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Opalesque Futures Intelligence

Futures Lab: New priorities in asset allocation and due diligence, from Welton Corp.

Tuesday, August 11, 2009


Post-Crisis Asset Allocation

With the painful experience of 2008 in mind, institutional investors seek ways to build portfolios that will stand up better to potential market stresses. Many are looking for alternatives that will help protect their portfolio in times of turbulence.

˘â‚¬Ĺ“Traditional asset allocation models did not properly account for the actual risks embedded in portfolios,˘â‚¬ť says a recent report from Morgan Stanley. ˘â‚¬Ĺ“These risks include liquidity shocks, correlations that change over time and uncertain cash flow requirements.˘â‚¬ť Investors have started to question the validity of traditional asset allocation models, according to the Morgan Stanley report.

Due diligence questionnaires are increasingly reflecting investors' new priorities. The following discussion, an edited and abridged version of material from Welton Investment Corp., highlights the critical issues and argues that global macro and managed futures fit the evolving asset allocation paradigm.

Carmel, California-based Welton specializes in managed futures and global macro strategies. The firm's flagship Global Directional Portfolio, a diversified collection of strategies, had about $500 million in assets as of year-end 2008 and is a component of the FTSE Hedge CTA/Managed Futures Index. The program has compounded annualized returns of over 17% since inception in June 2004 through 2008.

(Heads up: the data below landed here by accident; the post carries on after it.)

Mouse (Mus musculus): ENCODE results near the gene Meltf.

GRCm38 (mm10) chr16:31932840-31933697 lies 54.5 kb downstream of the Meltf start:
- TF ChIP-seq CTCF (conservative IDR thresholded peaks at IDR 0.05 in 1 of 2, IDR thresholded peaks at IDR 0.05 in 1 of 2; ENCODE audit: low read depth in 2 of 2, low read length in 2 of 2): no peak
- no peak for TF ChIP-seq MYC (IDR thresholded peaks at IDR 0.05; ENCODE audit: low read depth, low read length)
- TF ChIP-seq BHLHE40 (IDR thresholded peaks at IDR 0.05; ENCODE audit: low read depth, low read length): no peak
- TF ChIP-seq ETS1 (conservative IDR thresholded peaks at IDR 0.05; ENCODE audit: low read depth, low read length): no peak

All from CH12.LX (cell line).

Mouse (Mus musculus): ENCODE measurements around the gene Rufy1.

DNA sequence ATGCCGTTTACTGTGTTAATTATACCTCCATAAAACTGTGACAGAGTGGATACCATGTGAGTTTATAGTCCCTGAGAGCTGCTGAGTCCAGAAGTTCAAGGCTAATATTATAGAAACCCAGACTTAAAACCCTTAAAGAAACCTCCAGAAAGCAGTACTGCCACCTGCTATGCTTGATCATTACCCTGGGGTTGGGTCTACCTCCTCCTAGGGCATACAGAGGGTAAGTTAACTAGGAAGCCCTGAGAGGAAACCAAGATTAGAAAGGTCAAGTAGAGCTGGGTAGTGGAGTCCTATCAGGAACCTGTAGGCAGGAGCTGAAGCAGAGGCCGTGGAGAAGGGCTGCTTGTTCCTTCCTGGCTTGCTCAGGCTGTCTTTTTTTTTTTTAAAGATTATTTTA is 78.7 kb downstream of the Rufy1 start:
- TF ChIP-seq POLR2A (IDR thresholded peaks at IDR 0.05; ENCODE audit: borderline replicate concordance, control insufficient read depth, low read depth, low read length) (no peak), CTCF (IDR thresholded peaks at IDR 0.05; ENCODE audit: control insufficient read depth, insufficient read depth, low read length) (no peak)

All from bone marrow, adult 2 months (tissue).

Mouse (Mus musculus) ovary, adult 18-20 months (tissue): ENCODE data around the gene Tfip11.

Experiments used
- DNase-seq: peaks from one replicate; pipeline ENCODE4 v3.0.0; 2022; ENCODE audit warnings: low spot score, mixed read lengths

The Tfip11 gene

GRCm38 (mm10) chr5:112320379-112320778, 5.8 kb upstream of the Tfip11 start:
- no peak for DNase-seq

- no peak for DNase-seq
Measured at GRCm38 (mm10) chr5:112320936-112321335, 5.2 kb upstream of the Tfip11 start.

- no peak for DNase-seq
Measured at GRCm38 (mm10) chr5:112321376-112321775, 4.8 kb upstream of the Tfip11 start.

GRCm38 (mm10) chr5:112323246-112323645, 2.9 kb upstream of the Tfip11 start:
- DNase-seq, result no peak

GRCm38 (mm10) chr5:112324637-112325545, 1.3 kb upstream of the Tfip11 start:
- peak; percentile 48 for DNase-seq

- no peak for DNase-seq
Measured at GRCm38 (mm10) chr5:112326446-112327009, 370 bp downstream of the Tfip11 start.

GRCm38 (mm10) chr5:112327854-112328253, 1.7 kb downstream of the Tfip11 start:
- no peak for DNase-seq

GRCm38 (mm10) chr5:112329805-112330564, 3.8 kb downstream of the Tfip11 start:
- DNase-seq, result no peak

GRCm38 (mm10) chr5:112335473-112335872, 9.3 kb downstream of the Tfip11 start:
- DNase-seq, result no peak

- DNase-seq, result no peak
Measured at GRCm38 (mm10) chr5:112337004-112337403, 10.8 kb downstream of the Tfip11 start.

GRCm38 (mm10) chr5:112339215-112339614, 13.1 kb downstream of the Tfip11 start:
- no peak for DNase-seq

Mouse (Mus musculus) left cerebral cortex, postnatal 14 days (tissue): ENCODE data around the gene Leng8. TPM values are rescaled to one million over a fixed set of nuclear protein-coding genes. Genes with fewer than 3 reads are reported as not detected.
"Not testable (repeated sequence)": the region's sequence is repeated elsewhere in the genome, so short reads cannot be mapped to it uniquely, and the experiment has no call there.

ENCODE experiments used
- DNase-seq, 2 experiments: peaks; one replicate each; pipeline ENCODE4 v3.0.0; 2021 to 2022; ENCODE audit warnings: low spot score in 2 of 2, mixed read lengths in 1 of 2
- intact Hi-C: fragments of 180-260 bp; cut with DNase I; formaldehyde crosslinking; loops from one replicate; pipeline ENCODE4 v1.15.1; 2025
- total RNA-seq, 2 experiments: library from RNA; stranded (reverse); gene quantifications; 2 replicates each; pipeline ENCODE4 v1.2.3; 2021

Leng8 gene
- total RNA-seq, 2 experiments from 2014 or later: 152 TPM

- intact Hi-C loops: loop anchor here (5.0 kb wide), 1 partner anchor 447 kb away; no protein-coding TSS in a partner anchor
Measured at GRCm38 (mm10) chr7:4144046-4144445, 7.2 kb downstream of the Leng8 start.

For an in-depth interview with founder Dr. Patrick Welton, please see the June 2nd, 2009, issue of Opalesque Futures Intelligence.

A 2008 internet survey of institutions and financial advisors examined the perception and use of alternative investments. Participants in the survey, sponsored by Morningstar and Barron's, identified five basic asset allocation criteria for alternatives (Table 1).

TABLE 1
-----------------------------------------------------------------------
Five Criteria for Alternatives

Performance Traits:
  • Absolute return orientation
  • Diversification

Qualitative Traits:

  • Liquidity
  • Transparency
  • Regulation

-----------------------------------------------------------------------

This list is elegant in its simplicity. It provides welcome clarity for investors revisiting their asset allocation strategy. We believe this is a robust framework, which if put into practice would have curbed many of the problems that emerged in 2008, ranging from counterparty risk, lack of transparency, excessive leverage, over-exposure to equity Beta and fraud as highlighted by the Bernard Madoff scandal.

The questions in Table 2 apply these criteria. It is remarkable how well managed futures fits the bill. Take the central question of which alternatives provide the most reliable diversification. Managed futures is one of the most diversifying strategies, with low correlation not only to major markets but also most hedge fund strategies. (See Opalesque Futures Intelligence February 10, 2009, p. 6.) Global macro is another highly diversifying investment.